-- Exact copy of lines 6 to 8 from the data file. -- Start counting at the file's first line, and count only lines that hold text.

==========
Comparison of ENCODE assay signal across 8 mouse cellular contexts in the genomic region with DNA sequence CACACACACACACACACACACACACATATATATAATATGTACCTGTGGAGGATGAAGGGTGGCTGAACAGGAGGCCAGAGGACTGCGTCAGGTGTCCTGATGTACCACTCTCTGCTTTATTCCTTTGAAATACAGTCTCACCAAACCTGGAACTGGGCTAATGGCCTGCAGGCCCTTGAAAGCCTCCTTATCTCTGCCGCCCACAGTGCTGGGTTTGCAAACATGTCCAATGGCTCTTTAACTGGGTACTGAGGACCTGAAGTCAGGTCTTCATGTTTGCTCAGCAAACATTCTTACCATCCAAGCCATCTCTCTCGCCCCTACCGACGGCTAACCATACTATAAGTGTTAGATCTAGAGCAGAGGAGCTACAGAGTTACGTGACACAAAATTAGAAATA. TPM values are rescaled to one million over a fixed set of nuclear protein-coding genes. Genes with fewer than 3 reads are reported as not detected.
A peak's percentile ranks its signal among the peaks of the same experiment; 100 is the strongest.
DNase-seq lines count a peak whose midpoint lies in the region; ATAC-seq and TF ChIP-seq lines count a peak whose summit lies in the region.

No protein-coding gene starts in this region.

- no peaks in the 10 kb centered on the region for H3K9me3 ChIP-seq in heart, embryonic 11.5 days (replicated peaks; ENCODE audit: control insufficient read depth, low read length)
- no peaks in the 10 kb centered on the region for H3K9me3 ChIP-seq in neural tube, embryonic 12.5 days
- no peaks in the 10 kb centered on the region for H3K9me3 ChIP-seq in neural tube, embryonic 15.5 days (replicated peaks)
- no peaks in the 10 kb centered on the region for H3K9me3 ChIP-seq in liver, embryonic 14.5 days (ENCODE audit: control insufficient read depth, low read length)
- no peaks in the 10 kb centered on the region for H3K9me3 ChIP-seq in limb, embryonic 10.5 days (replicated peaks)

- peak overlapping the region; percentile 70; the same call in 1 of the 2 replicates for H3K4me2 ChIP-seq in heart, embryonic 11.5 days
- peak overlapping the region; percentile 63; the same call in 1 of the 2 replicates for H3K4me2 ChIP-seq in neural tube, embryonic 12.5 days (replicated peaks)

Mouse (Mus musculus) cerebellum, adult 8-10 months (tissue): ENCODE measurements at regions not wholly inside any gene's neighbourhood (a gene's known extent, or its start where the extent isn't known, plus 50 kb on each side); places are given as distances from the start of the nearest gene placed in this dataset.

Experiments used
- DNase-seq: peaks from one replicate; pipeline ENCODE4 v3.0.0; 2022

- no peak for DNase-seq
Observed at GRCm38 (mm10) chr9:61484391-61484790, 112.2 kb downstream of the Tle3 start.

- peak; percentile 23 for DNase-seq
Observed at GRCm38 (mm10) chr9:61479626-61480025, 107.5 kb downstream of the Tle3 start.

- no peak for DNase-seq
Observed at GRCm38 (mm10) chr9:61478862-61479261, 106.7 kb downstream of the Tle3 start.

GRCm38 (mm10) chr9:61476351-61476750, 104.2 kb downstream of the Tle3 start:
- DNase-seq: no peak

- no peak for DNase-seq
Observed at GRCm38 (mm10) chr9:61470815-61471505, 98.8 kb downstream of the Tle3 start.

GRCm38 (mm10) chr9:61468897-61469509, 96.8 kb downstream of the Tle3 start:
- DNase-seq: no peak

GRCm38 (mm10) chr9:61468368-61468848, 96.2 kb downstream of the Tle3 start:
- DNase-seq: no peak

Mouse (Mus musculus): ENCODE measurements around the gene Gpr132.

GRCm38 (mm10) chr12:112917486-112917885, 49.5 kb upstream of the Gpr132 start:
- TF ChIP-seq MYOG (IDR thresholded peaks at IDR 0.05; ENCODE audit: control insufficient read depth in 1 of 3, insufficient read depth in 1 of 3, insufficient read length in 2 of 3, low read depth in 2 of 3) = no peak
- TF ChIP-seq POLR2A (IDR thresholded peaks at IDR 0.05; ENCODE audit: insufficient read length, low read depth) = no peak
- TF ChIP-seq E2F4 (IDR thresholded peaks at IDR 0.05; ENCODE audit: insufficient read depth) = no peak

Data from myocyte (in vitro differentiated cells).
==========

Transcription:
- no peaks in the 10 kb centered on the region for H3K9me3 ChIP-seq in neural tube, embryonic 12.5 days
- no peaks in the 10 kb centered on the region for H3K9me3 ChIP-seq in neural tube, embryonic 15.5 days (replicated peaks)
- no peaks in the 10 kb centered on the region for H3K9me3 ChIP-seq in liver, embryonic 14.5 days (ENCODE audit: control insufficient read depth, low read length)